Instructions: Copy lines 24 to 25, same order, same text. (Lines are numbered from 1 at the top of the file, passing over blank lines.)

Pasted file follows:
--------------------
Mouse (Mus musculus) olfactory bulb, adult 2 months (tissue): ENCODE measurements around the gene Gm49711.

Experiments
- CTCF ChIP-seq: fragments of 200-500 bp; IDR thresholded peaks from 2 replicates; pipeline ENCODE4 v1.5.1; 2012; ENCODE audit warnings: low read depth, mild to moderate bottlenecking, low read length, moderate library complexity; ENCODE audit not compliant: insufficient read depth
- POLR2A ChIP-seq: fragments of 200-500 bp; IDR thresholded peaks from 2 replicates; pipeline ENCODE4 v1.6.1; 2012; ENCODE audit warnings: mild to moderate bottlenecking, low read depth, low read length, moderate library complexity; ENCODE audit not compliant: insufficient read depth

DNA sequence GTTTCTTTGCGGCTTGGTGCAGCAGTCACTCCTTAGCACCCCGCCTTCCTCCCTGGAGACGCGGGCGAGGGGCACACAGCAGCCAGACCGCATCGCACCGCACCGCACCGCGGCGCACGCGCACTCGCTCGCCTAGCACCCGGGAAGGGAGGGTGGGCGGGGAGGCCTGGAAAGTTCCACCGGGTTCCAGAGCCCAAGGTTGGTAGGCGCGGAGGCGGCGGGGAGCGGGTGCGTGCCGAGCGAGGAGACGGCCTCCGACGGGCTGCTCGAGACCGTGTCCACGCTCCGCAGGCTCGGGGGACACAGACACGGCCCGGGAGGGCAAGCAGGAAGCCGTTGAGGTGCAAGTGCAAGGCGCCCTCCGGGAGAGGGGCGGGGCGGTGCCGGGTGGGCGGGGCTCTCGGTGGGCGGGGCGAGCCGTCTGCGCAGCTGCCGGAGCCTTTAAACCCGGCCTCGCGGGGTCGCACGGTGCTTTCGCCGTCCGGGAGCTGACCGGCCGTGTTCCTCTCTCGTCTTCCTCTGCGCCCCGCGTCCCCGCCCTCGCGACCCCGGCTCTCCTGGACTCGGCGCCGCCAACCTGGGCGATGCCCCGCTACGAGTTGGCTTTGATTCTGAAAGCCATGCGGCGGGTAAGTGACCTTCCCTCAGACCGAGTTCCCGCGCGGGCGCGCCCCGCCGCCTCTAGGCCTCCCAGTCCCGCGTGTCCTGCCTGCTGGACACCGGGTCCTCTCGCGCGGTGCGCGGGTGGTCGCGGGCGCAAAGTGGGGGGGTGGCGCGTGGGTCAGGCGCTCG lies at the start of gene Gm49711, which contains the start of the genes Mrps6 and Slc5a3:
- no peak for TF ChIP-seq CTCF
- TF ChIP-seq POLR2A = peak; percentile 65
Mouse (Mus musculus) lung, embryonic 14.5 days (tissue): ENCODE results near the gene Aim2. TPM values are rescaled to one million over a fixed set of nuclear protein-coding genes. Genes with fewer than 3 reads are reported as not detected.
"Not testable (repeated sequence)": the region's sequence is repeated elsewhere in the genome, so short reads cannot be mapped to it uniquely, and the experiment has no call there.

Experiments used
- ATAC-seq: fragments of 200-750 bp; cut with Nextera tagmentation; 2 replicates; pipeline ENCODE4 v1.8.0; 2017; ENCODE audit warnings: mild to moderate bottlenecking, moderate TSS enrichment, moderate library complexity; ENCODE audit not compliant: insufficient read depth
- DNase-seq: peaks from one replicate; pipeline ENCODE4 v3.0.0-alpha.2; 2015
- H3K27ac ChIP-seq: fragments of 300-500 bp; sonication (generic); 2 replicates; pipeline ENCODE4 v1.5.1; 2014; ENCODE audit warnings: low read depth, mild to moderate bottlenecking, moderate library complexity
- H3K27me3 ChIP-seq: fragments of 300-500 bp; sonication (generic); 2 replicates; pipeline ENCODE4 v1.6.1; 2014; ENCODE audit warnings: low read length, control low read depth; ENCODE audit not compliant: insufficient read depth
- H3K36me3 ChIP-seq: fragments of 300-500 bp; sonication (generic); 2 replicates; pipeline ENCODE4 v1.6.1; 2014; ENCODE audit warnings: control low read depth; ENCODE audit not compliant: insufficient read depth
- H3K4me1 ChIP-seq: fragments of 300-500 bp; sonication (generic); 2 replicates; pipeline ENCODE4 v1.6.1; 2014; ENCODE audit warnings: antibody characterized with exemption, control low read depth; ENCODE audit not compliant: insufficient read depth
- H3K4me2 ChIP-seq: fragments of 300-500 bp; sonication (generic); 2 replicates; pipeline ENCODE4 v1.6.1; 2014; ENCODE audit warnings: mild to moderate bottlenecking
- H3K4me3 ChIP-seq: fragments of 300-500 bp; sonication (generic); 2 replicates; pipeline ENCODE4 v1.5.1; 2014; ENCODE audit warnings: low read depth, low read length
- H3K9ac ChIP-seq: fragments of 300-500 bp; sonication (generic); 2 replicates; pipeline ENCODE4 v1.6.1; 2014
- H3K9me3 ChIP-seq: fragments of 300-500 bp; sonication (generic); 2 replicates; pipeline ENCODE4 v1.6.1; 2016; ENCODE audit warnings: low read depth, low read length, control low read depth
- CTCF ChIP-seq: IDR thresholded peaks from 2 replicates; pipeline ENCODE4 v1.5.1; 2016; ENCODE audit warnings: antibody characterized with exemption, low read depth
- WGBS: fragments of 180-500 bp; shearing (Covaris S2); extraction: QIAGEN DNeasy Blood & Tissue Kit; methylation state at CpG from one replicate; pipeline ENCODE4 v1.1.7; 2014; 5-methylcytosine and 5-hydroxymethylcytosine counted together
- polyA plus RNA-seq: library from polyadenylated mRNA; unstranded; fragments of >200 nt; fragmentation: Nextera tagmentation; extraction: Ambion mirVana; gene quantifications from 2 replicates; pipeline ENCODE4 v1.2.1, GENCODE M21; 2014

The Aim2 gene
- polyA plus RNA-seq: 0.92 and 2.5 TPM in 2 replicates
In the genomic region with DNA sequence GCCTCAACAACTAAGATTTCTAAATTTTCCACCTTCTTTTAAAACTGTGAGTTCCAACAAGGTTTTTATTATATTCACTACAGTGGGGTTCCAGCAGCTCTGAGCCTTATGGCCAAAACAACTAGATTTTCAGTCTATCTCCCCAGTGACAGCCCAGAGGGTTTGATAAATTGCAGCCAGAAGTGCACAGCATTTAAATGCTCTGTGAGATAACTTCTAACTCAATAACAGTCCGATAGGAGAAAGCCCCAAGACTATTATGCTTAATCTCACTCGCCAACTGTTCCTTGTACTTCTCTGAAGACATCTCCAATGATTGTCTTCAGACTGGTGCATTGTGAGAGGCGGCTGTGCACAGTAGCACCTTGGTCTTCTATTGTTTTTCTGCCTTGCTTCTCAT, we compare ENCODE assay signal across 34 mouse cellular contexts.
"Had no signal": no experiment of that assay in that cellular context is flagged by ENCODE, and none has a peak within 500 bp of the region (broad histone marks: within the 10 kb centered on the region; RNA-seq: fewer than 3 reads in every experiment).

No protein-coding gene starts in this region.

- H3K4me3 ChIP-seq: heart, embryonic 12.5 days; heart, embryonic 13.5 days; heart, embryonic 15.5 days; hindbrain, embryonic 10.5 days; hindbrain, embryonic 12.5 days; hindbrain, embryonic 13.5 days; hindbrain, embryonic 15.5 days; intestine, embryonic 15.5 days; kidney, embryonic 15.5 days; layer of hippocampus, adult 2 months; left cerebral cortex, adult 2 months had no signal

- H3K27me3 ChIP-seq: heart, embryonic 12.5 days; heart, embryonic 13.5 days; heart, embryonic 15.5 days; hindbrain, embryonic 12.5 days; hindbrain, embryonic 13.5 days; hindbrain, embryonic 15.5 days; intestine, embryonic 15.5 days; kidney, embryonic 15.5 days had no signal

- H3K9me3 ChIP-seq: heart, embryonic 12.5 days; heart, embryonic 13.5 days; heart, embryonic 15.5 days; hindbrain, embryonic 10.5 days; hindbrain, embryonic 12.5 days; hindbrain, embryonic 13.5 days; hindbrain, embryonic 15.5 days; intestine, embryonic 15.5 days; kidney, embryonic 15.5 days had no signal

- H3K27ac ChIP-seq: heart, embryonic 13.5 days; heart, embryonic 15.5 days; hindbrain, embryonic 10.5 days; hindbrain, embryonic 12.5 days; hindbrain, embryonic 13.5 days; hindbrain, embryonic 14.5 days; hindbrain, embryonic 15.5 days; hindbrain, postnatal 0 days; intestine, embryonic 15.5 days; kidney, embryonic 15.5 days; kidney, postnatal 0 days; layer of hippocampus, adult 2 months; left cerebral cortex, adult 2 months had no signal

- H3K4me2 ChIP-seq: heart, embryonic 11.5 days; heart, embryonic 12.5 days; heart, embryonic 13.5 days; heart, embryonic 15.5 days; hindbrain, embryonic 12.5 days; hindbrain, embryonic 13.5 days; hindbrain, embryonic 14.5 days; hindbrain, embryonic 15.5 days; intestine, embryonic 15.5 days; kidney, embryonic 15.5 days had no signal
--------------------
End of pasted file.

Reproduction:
The Aim2 gene
- polyA plus RNA-seq: 0.92 and 2.5 TPM in 2 replicates